It was the Roman poet Horace who said that time flies, but he didn’t mention anything about it telescoping. I find the only way I now can keep track of world events is to assume that everything prior to this year happened roughly five years ago. Bucks Fizz at Eurovision, John Major as Prime Minister, the London Olympics: to me, these all took place in one long, fuzzy year.
It’s probably because the global soundtrack never really changes. Top of this week’s album charts is Rod Stewart, as he was in 1979 (just five years ago). He beat Agnetha - the blonde one from Abba - to the number one spot. And this comes after Iggy and the Stooges and David Bowie also released records this year, and at the same time as there’s a Star Trek film showing at the pictures: you can see why my brain has stopped trying to stay on top of things.
Rod Stewart (who, sidebar, I walked past at the BBC last week. He looks exactly like a friendly parrot) hasn’t produced an album of new material for twenty years, preferring to focus on Christmas classics and the American songbook. Only when he sat down to write his autobiography did he shift his writer’s block. His two-year-old son, he cheerily told a BBC interviewer, has always assumed Rod was a plumber. This raises the happy spectre of a life behind closed doors in the Stewart house, where Rod is mainly to be found not singing in the shower, but fixing it with a wrench.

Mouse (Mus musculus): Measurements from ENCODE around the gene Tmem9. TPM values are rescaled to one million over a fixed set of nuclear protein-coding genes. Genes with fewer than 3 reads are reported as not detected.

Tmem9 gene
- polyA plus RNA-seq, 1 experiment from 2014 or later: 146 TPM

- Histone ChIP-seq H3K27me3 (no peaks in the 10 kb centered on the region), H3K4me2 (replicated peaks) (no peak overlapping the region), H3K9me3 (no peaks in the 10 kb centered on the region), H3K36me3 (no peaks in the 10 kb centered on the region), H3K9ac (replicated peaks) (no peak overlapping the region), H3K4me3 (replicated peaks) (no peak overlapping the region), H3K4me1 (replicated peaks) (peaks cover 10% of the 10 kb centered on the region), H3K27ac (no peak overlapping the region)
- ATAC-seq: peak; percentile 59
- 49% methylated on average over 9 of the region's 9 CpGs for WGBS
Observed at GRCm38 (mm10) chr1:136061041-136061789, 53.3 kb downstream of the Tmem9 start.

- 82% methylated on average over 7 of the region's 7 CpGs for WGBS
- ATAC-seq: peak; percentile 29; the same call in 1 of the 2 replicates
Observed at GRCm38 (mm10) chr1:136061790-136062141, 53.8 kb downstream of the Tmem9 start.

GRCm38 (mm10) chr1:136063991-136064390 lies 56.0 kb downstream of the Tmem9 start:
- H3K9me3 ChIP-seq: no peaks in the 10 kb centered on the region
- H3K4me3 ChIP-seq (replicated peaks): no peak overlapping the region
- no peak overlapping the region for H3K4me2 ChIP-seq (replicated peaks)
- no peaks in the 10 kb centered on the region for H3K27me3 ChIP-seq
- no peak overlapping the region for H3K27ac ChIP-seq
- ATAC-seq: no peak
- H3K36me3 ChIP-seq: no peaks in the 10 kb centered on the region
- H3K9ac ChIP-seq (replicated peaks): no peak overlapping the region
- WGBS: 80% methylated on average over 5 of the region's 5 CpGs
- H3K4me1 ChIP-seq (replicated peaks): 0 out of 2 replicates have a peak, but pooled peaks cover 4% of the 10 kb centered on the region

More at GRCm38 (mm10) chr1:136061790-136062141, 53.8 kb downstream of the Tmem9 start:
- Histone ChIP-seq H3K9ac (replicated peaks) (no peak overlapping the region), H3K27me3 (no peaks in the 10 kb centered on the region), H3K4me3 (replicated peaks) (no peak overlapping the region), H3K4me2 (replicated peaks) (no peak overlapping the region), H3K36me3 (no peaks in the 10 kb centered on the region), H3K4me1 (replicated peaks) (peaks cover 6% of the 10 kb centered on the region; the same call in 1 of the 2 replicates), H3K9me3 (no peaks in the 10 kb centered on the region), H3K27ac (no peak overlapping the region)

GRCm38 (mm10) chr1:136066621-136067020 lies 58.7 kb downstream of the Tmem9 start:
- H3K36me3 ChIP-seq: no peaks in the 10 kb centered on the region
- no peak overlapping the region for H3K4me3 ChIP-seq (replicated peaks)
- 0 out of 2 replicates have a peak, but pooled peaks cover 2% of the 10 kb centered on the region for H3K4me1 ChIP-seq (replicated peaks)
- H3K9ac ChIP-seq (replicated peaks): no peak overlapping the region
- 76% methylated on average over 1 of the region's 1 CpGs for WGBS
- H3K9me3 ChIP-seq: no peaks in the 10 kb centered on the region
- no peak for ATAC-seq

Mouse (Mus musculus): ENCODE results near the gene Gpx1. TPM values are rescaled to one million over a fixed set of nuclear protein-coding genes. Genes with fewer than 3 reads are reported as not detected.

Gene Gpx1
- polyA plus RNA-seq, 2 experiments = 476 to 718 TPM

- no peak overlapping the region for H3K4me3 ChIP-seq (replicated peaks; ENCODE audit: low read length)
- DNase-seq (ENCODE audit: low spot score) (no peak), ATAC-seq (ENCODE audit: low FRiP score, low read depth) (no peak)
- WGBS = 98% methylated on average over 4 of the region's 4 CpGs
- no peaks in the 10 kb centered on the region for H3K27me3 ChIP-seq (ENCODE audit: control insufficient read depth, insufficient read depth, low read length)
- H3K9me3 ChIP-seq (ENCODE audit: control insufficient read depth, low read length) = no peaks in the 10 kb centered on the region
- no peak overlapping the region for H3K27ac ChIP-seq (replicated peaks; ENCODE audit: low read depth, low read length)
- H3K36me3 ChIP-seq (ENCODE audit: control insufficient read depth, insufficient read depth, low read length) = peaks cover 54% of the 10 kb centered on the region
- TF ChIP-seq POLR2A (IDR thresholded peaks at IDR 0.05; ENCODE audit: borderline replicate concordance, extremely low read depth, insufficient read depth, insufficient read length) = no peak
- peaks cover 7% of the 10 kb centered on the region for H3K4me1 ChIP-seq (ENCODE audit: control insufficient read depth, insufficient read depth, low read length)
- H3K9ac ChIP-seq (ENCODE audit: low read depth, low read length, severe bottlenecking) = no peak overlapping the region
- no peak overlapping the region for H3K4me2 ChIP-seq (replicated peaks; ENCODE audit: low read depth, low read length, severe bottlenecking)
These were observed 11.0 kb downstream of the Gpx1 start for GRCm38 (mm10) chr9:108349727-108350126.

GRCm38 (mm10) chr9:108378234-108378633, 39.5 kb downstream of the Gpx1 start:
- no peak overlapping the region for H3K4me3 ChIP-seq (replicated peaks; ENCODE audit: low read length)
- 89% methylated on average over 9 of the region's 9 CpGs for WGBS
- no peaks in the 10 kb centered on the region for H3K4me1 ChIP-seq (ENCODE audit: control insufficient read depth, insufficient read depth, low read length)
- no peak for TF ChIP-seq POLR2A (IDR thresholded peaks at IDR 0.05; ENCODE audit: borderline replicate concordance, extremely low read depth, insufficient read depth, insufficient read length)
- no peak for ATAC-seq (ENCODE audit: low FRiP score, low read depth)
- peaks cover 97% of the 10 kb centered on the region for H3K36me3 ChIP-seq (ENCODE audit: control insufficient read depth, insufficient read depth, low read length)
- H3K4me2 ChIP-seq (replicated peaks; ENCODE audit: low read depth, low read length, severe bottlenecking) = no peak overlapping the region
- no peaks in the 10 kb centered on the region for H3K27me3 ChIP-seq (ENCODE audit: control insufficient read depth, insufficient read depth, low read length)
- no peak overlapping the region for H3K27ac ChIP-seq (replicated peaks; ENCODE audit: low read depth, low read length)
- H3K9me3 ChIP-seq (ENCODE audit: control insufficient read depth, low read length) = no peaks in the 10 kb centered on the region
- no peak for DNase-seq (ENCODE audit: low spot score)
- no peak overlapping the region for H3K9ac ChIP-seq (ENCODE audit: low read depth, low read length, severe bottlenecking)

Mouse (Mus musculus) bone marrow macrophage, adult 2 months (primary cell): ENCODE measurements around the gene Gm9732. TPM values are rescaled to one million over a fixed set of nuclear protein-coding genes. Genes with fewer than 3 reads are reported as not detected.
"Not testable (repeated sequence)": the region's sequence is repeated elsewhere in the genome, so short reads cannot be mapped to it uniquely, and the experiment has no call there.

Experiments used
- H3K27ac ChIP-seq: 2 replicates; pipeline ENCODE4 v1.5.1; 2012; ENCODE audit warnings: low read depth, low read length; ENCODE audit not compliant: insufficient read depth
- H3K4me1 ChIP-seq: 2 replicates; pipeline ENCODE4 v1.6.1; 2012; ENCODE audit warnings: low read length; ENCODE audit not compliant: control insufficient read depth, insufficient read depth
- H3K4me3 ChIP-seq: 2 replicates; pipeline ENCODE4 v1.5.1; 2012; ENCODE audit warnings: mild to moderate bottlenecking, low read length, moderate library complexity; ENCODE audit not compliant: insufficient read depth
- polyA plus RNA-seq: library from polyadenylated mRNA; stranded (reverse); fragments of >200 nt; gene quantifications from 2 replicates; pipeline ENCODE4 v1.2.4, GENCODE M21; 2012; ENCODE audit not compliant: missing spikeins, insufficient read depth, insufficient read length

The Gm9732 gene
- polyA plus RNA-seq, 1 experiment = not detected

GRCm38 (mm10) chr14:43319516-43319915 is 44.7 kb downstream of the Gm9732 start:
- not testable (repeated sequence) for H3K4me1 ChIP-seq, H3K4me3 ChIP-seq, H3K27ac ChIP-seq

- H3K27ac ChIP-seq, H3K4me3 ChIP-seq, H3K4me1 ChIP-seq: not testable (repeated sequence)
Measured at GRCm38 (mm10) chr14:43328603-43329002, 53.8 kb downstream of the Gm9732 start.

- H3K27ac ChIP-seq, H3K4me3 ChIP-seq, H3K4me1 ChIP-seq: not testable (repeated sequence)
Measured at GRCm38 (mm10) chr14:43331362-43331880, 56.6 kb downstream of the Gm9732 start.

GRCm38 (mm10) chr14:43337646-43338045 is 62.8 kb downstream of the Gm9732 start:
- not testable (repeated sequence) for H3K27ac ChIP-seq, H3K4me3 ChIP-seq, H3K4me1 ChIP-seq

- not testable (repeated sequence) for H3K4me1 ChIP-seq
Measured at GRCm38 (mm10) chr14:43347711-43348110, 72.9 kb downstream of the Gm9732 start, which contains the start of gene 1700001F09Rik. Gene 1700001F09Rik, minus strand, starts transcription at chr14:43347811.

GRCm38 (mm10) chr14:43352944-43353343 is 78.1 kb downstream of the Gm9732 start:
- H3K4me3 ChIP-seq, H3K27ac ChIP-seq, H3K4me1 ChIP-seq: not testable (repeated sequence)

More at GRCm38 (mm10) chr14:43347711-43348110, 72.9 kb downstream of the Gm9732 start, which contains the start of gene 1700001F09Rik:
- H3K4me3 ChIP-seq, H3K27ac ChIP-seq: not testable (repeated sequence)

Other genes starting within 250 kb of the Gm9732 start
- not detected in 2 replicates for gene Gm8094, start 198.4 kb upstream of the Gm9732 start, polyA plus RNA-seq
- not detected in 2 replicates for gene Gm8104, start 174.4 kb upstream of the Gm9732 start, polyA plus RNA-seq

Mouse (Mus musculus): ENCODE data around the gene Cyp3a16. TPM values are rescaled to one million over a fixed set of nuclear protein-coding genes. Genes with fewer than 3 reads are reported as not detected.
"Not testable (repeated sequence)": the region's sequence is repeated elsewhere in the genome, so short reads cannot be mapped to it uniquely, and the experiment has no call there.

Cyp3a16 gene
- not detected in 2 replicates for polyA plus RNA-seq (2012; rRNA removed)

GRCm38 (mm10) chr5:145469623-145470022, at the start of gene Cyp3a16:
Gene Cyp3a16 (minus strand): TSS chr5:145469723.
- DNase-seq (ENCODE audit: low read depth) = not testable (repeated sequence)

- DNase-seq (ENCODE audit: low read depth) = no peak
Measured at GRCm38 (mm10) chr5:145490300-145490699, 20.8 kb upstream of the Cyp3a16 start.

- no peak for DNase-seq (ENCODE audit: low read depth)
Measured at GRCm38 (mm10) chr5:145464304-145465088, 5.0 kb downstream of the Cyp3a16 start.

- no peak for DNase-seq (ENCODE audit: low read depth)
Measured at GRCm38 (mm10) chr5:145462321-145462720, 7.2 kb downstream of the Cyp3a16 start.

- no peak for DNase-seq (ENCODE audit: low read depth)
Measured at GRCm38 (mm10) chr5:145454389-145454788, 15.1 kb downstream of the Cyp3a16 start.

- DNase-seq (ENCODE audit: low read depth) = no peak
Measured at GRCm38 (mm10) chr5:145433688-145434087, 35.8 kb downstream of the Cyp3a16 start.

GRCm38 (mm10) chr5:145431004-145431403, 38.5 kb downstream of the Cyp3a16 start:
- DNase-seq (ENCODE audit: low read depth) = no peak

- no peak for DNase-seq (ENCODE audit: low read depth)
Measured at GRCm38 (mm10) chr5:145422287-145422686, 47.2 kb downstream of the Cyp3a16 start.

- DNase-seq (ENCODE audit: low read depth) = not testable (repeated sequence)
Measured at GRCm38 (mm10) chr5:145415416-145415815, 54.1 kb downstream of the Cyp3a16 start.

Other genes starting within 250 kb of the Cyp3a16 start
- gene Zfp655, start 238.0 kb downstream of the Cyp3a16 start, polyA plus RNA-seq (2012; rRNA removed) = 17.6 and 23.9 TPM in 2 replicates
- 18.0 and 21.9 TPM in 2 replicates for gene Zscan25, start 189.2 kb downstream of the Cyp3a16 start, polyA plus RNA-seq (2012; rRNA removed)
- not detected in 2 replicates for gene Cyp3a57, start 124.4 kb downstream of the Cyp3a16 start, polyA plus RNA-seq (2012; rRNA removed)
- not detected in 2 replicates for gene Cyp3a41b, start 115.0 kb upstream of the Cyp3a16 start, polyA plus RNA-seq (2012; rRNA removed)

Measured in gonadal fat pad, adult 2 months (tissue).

Decades of singing other people’s hits did nothing to shift his writer’s block. Behaving like a rock star kept him earning, but not writing. But once he started remembering when he was a songwriter, and describing it in detail, he became one again. He realised he had plenty to say, and suddenly, he could say it. And how: he’s a man now unafraid to rhyme ‘our children’s future’ with ‘whatever suits ya’.
There’s something immensely reassuring about finding creativity again after such a long (five year) lull, especially in an industry which prizes youth above all things. Rod Stewart is back on top after a little introspection, but he has had writer’s block for longer than Justin Bieber has been alive, let alone recording. It’s hard to say whose output I’ve truly preferred during that time but, like Rod, I’m giving it some thought.
This Sunday sees the arrival of something I never thought would happen, and that is a new series of Arrested Development. If you haven’t yet watched the unseemly antics of the dysfunctional Bluth family, then get yourself a boxset and a frozen banana, and you can thank me later.
The show has had a topsy-turvy existence. It was cancelled in 2006, then went on to become more successful while off the air than it had ever been: its DVDs shifted in serious numbers, and now a new series will be showing on Netflix (the film-streaming service that remade House of Cards with Kevin Spacey earlier this year). Cancellation just isn’t what it used to be.